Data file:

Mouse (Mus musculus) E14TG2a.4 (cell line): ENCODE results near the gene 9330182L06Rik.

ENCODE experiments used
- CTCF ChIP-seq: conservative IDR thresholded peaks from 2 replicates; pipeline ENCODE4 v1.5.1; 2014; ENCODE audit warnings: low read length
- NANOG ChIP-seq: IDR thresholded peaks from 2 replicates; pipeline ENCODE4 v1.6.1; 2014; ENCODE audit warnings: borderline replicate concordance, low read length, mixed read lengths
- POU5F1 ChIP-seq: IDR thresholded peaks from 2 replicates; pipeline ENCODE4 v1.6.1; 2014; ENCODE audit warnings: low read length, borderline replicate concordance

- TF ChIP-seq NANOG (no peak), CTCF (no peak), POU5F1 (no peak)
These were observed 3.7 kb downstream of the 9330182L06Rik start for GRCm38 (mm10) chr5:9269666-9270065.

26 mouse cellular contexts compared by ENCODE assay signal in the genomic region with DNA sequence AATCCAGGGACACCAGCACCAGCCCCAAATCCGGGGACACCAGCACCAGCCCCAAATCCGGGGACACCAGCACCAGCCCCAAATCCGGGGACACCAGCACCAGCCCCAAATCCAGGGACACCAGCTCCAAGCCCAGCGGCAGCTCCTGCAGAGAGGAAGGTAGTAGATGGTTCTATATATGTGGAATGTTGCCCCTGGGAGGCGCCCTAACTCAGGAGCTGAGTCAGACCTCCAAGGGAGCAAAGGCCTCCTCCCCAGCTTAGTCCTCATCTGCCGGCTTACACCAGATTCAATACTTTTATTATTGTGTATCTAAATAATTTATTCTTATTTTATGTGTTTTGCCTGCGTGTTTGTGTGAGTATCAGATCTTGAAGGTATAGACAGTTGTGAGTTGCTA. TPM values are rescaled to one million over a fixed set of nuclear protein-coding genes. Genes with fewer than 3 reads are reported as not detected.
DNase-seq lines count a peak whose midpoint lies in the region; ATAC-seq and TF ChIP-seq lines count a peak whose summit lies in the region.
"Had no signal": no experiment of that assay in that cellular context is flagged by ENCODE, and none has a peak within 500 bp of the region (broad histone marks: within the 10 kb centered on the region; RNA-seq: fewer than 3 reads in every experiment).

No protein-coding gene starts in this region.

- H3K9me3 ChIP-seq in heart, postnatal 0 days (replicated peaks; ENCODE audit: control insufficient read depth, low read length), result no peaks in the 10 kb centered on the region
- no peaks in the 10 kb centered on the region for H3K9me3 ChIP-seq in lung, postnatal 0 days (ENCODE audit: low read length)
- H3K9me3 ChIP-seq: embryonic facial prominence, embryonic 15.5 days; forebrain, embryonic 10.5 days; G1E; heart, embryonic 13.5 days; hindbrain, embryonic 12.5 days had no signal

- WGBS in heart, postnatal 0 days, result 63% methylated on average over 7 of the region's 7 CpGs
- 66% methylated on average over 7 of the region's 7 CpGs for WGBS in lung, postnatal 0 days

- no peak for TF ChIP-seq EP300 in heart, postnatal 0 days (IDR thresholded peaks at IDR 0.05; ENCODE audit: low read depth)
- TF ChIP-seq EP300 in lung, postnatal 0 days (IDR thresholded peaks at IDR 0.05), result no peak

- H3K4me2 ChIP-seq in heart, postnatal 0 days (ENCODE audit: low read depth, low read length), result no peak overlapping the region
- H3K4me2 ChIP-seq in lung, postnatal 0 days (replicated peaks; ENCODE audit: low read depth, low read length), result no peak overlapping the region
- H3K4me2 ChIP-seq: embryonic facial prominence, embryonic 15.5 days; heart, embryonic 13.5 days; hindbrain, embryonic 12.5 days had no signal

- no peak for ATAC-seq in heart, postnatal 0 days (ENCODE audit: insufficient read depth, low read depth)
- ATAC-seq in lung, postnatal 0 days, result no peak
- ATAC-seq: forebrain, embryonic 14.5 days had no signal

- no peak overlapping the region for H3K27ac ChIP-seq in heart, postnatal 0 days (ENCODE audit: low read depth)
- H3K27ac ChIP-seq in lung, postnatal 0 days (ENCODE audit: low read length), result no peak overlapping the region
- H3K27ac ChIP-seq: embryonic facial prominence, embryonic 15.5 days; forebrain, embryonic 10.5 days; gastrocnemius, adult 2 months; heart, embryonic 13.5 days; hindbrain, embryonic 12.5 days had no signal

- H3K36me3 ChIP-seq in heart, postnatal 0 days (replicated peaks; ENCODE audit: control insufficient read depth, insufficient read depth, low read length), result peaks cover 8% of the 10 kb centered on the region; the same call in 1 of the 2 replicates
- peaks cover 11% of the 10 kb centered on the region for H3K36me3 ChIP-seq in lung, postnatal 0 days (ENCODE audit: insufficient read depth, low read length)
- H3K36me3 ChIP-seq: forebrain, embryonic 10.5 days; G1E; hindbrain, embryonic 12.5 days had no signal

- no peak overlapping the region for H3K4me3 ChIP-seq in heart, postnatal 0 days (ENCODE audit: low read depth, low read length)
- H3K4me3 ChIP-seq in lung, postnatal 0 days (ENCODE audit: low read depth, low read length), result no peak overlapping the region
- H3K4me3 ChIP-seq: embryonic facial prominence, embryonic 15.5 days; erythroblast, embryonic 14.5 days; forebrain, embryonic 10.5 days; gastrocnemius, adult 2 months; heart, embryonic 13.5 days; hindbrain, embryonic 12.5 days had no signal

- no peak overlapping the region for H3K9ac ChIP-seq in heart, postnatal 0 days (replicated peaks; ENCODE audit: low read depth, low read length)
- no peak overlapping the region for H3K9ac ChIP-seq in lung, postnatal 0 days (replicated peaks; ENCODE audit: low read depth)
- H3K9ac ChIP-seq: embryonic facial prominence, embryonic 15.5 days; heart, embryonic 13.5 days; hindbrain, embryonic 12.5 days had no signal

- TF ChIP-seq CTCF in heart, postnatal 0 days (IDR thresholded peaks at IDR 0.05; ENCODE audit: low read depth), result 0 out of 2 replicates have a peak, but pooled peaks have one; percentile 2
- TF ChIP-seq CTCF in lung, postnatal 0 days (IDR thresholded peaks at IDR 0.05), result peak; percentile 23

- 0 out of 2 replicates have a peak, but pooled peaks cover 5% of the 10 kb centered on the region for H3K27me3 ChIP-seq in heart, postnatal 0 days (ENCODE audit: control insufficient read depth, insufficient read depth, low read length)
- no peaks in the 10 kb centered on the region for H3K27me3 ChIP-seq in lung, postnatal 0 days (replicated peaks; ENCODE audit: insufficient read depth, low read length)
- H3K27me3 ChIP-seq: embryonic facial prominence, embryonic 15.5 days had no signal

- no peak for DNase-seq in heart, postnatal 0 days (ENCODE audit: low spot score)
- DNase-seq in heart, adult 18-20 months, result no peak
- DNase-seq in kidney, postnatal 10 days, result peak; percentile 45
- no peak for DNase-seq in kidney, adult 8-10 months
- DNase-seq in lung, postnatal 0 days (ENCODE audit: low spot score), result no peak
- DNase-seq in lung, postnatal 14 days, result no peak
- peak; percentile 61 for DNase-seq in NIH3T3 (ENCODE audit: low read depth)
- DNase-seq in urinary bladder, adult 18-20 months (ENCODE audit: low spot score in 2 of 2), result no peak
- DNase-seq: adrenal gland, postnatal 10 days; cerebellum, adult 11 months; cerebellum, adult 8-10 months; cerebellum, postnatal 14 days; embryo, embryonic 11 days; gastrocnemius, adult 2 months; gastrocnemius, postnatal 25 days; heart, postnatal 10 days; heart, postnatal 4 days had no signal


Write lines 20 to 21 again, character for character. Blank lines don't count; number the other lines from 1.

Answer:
- H3K4me2 ChIP-seq in lung, postnatal 0 days (replicated peaks; ENCODE audit: low read depth, low read length), result no peak overlapping the region
- H3K4me2 ChIP-seq: embryonic facial prominence, embryonic 15.5 days; heart, embryonic 13.5 days; hindbrain, embryonic 12.5 days had no signal